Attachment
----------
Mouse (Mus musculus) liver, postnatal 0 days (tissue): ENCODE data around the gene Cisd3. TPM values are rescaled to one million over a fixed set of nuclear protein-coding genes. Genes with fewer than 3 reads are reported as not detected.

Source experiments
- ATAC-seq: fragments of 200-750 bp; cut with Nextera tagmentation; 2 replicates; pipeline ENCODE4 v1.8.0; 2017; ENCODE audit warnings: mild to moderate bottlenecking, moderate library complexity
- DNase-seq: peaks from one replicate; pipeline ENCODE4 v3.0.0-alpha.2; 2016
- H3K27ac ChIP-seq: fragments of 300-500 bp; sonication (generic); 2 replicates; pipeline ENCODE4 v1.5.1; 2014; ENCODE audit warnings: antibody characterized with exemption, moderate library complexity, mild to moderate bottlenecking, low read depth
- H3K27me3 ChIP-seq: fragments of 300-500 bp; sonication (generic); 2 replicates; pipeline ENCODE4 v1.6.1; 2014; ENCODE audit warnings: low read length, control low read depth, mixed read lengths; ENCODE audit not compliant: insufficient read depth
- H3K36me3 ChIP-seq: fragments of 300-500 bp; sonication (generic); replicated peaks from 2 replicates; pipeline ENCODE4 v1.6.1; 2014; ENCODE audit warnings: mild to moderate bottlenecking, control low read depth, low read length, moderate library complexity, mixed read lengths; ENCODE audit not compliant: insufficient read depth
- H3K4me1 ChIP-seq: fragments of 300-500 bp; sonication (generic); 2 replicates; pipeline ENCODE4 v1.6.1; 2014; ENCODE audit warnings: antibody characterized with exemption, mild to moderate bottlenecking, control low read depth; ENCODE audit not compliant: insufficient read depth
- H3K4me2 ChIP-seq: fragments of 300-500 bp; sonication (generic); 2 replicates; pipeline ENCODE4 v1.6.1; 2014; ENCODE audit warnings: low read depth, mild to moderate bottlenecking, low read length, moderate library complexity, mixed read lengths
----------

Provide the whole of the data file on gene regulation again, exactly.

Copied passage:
Mouse (Mus musculus) liver, postnatal 0 days (tissue): ENCODE data around the gene Cisd3. TPM values are rescaled to one million over a fixed set of nuclear protein-coding genes. Genes with fewer than 3 reads are reported as not detected.

Source experiments
- ATAC-seq: fragments of 200-750 bp; cut with Nextera tagmentation; 2 replicates; pipeline ENCODE4 v1.8.0; 2017; ENCODE audit warnings: mild to moderate bottlenecking, moderate library complexity
- DNase-seq: peaks from one replicate; pipeline ENCODE4 v3.0.0-alpha.2; 2016
- H3K27ac ChIP-seq: fragments of 300-500 bp; sonication (generic); 2 replicates; pipeline ENCODE4 v1.5.1; 2014; ENCODE audit warnings: antibody characterized with exemption, moderate library complexity, mild to moderate bottlenecking, low read depth
- H3K27me3 ChIP-seq: fragments of 300-500 bp; sonication (generic); 2 replicates; pipeline ENCODE4 v1.6.1; 2014; ENCODE audit warnings: low read length, control low read depth, mixed read lengths; ENCODE audit not compliant: insufficient read depth
- H3K36me3 ChIP-seq: fragments of 300-500 bp; sonication (generic); replicated peaks from 2 replicates; pipeline ENCODE4 v1.6.1; 2014; ENCODE audit warnings: mild to moderate bottlenecking, control low read depth, low read length, moderate library complexity, mixed read lengths; ENCODE audit not compliant: insufficient read depth
- H3K4me1 ChIP-seq: fragments of 300-500 bp; sonication (generic); 2 replicates; pipeline ENCODE4 v1.6.1; 2014; ENCODE audit warnings: antibody characterized with exemption, mild to moderate bottlenecking, control low read depth; ENCODE audit not compliant: insufficient read depth
- H3K4me2 ChIP-seq: fragments of 300-500 bp; sonication (generic); 2 replicates; pipeline ENCODE4 v1.6.1; 2014; ENCODE audit warnings: low read depth, mild to moderate bottlenecking, low read length, moderate library complexity, mixed read lengths